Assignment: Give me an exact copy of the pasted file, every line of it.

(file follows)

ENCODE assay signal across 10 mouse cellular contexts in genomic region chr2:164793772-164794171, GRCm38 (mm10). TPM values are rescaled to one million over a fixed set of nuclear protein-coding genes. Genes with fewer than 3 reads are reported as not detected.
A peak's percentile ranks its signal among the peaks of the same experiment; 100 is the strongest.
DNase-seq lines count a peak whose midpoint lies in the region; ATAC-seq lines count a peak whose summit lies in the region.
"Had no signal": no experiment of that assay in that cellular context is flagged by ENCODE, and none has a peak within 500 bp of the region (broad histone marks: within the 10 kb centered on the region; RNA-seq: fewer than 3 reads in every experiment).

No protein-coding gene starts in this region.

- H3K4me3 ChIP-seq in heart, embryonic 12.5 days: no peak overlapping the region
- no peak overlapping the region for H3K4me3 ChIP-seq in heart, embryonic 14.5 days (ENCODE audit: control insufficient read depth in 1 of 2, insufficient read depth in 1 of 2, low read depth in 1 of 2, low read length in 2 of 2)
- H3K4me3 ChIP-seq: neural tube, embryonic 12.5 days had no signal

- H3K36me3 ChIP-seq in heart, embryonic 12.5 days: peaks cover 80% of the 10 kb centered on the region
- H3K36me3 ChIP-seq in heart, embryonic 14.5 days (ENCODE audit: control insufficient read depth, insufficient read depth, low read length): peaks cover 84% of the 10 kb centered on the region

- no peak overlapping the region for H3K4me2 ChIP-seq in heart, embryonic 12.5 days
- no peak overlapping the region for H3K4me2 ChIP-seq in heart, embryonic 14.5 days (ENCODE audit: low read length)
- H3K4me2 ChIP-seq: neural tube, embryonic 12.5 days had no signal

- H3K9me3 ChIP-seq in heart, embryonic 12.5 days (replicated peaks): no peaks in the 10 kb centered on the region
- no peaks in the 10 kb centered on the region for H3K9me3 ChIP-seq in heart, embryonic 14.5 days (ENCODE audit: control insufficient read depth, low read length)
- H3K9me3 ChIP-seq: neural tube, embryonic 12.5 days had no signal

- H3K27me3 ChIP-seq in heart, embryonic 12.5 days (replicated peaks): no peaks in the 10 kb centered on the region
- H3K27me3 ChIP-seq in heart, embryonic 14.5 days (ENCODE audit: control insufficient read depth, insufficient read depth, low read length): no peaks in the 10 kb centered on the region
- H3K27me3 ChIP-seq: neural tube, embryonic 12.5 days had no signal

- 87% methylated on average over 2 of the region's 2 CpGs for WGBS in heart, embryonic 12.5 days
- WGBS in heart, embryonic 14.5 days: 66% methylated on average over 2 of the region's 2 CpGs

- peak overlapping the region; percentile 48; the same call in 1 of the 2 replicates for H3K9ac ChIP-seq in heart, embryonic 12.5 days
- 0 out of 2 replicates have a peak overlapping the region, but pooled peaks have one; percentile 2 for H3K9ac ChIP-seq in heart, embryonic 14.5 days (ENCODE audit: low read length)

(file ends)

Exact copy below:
ENCODE assay signal across 10 mouse cellular contexts in genomic region chr2:164793772-164794171, GRCm38 (mm10). TPM values are rescaled to one million over a fixed set of nuclear protein-coding genes. Genes with fewer than 3 reads are reported as not detected.
A peak's percentile ranks its signal among the peaks of the same experiment; 100 is the strongest.
DNase-seq lines count a peak whose midpoint lies in the region; ATAC-seq lines count a peak whose summit lies in the region.
"Had no signal": no experiment of that assay in that cellular context is flagged by ENCODE, and none has a peak within 500 bp of the region (broad histone marks: within the 10 kb centered on the region; RNA-seq: fewer than 3 reads in every experiment).

No protein-coding gene starts in this region.

- H3K4me3 ChIP-seq in heart, embryonic 12.5 days: no peak overlapping the region
- no peak overlapping the region for H3K4me3 ChIP-seq in heart, embryonic 14.5 days (ENCODE audit: control insufficient read depth in 1 of 2, insufficient read depth in 1 of 2, low read depth in 1 of 2, low read length in 2 of 2)
- H3K4me3 ChIP-seq: neural tube, embryonic 12.5 days had no signal

- H3K36me3 ChIP-seq in heart, embryonic 12.5 days: peaks cover 80% of the 10 kb centered on the region
- H3K36me3 ChIP-seq in heart, embryonic 14.5 days (ENCODE audit: control insufficient read depth, insufficient read depth, low read length): peaks cover 84% of the 10 kb centered on the region

- no peak overlapping the region for H3K4me2 ChIP-seq in heart, embryonic 12.5 days
- no peak overlapping the region for H3K4me2 ChIP-seq in heart, embryonic 14.5 days (ENCODE audit: low read length)
- H3K4me2 ChIP-seq: neural tube, embryonic 12.5 days had no signal

- H3K9me3 ChIP-seq in heart, embryonic 12.5 days (replicated peaks): no peaks in the 10 kb centered on the region
- no peaks in the 10 kb centered on the region for H3K9me3 ChIP-seq in heart, embryonic 14.5 days (ENCODE audit: control insufficient read depth, low read length)
- H3K9me3 ChIP-seq: neural tube, embryonic 12.5 days had no signal

- H3K27me3 ChIP-seq in heart, embryonic 12.5 days (replicated peaks): no peaks in the 10 kb centered on the region
- H3K27me3 ChIP-seq in heart, embryonic 14.5 days (ENCODE audit: control insufficient read depth, insufficient read depth, low read length): no peaks in the 10 kb centered on the region
- H3K27me3 ChIP-seq: neural tube, embryonic 12.5 days had no signal

- 87% methylated on average over 2 of the region's 2 CpGs for WGBS in heart, embryonic 12.5 days
- WGBS in heart, embryonic 14.5 days: 66% methylated on average over 2 of the region's 2 CpGs

- peak overlapping the region; percentile 48; the same call in 1 of the 2 replicates for H3K9ac ChIP-seq in heart, embryonic 12.5 days
- 0 out of 2 replicates have a peak overlapping the region, but pooled peaks have one; percentile 2 for H3K9ac ChIP-seq in heart, embryonic 14.5 days (ENCODE audit: low read length)